Historical Musings #79: The CWA Historical Dagger Longlist 2023

Welcome to my series of posts on all things historical fiction!

Just a quick post this month as the Crime Writers’ Association revealed the longlists for their 2023 Dagger awards yesterday. I don’t usually follow the CWA awards, but noticed that I had read three of the books longlisted in this year’s Historical Dagger category and this made me curious about the other titles, particularly as I haven’t even heard of some of them!

The Historical Dagger is awarded to ‘the best historical crime novel, first published in the UK in English during the judging period, set in any period up to 50 years prior to the year in which the award will be made’. Here are the twelve books on the 2023 longlist:

The Darkest Sin by DV Bishop
Blackstone Fell by Martin Edwards
Two Storm Wood by Philip Gray
The Lost Diary of Samuel Pepys by Jack Jewers
The Bookseller of Inverness by SG MacLean
The Clockwork Girl by Anna Mazzola
Death at the Dolphin by Gretta Mulrooney
The Homes by JB Mylet
The Bangalore Detectives Club by Harini Nagendra
Blue Water by Leonora Nattrass
Hear No Evil by Sarah Smith
The Mushroom Tree Mystery by Ovidia Yu


Of the three books I have read, two of them – The Clockwork Girl, an atmospheric Gothic novel inspired by the real life case of the ‘Vanishing Children of Paris’ and the 18th century advances in the creation of automata, and Blue Water, a wonderful historical mystery set during a long sea voyage in 1794 – were on my Books of the Year list for 2022. The other, The Bookseller of Inverness, I found interesting for the setting (Scotland in the aftermath of the 1745 Jacobite rebellion) but not a particularly strong mystery.

I know very little about any of the other longlisted books. I probably won’t read Blackstone Fell as I wasn’t all that impressed with the previous Martin Edwards book, Mortmain Hall, but if you’ve read any of the others please let me know what you thought!

The shortlist will be announced on 12th May and the winner on 6th July. More details and the full lists of nominees for all of the other Dagger categories can be found on the CWA website.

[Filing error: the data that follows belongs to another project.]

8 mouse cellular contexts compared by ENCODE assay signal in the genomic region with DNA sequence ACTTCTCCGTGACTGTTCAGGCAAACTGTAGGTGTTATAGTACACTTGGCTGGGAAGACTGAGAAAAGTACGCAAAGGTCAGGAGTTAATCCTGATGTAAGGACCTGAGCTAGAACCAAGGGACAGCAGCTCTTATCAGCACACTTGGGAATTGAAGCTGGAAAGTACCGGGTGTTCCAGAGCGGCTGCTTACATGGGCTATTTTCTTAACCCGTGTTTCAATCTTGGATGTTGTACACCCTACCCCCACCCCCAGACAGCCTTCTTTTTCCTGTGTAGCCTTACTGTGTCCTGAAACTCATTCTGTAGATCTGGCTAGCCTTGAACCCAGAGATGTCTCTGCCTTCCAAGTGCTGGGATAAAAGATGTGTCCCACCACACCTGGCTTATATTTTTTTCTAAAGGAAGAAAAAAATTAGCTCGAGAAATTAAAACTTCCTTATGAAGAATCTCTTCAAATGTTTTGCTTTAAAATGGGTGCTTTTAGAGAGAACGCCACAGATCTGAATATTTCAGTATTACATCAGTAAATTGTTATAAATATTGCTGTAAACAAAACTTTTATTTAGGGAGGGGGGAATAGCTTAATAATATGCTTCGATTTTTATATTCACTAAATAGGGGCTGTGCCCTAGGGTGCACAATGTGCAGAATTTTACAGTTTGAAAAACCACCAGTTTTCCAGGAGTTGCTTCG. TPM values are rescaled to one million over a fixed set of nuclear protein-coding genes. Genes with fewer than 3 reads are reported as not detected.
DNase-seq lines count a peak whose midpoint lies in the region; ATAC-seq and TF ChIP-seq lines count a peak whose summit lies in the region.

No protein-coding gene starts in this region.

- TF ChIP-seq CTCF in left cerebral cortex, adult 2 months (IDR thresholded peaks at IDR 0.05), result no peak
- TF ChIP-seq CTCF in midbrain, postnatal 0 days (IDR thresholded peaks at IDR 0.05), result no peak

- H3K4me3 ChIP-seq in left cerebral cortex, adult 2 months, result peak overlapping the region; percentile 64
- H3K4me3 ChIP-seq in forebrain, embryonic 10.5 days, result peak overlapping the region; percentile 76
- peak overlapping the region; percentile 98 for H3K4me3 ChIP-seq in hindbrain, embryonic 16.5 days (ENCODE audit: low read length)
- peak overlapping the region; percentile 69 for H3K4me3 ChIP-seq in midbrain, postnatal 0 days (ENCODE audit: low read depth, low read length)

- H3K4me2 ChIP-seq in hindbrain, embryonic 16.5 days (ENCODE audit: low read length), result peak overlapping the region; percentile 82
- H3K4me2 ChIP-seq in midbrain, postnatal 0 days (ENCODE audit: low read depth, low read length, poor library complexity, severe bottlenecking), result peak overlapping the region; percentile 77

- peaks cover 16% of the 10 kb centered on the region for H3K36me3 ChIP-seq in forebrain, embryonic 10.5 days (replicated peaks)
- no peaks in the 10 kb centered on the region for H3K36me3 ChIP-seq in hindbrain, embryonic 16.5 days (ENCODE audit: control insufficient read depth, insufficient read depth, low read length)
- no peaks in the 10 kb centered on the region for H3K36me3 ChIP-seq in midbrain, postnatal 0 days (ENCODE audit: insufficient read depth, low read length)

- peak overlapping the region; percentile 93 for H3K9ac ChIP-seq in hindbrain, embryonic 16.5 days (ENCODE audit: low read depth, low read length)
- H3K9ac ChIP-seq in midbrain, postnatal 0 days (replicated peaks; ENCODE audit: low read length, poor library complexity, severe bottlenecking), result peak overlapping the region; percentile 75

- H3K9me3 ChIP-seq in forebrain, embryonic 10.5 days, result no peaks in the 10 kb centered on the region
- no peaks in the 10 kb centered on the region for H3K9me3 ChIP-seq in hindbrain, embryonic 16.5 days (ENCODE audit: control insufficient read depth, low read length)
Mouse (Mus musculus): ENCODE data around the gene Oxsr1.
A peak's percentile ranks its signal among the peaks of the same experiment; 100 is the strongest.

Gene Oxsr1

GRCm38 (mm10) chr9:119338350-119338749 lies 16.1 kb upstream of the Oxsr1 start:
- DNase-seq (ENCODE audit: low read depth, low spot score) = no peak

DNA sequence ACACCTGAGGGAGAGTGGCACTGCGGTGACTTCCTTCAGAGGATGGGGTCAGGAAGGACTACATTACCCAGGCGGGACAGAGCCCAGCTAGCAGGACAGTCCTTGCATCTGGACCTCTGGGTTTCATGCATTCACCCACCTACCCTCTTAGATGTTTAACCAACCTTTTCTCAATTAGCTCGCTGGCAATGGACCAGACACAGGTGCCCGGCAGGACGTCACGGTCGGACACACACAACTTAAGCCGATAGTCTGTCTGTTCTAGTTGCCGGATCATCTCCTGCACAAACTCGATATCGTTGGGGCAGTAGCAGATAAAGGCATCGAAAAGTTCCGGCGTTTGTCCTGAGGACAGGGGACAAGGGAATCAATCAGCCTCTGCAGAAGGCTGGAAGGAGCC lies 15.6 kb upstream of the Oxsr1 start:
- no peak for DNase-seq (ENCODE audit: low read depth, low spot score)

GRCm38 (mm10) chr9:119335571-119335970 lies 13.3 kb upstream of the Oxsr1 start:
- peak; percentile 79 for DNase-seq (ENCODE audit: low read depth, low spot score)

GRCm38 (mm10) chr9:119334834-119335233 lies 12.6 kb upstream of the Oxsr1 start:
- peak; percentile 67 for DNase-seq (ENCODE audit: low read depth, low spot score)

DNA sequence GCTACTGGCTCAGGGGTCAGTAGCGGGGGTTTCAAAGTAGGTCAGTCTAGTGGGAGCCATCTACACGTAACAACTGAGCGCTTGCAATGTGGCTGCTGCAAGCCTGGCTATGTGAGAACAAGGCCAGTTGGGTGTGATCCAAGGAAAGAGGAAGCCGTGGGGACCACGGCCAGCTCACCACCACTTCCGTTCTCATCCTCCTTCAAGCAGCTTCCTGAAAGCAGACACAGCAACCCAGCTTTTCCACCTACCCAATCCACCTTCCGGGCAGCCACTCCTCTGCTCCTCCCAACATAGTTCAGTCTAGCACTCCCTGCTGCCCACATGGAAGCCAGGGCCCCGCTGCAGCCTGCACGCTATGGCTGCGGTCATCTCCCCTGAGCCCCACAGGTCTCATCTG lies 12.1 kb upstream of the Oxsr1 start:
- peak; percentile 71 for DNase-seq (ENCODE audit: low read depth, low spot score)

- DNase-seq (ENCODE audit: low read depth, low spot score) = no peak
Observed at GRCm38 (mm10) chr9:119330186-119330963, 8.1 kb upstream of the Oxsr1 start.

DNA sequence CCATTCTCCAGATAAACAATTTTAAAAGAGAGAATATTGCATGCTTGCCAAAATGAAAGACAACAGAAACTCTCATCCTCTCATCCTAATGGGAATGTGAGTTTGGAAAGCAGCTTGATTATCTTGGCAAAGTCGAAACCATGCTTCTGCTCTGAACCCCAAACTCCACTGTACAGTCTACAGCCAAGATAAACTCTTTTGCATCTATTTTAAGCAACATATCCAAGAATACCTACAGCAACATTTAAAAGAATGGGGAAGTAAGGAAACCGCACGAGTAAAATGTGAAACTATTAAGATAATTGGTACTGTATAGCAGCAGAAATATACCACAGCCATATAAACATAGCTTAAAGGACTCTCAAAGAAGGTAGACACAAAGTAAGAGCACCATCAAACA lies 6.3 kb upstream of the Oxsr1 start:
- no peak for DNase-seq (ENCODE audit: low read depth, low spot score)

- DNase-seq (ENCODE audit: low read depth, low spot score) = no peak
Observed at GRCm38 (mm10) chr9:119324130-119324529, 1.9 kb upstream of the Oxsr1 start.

Historical Musings #78: Real people or fictional?

Welcome to my monthly post on all things historical fiction! This month, I’m going to look at two different kinds of historical novel – those that insert fictional characters into historical settings and those that focus on real historical figures. The second type of book is sometimes referred to as a ‘biographical novel’ and ranges from Robert Graves’ I, Claudius to Philippa Gregory’s The White Queen. I read and enjoy all sorts of historical fiction, but I know some people like their novels to be completely fictional while others prefer to read about real kings, queens, artists, musicians, politicians etc, so I’m interested to hear your thoughts!

I’m happy to read either of these kinds of book and they both seem to be equally popular, although I’m aware that a lot of readers don’t like reading fiction about real historical figures and would rather read non-fiction about them instead. Personally, I often seem to struggle to digest information through non-fiction, which is why I prefer to get to know historical figures in fictional form first and then use that as a starting point to find out more. I think if I’d just read a non-fiction biography of Thomas Cromwell, I would have forgotten half of what I’d read by the time I finished the book, whereas his story as told in Hilary Mantel’s Wolf Hall trilogy has stayed with me. I know, though, that Wolf Hall only gives me one author’s interpretation of Cromwell’s character and that to get a full picture I would need to explore as many versions as possible, both fictional and factual. We also need to consider an author’s personal prejudices, their target audience or the information and sources available to them at the time of writing. Just look at Shakespeare’s portrayal of Richard III!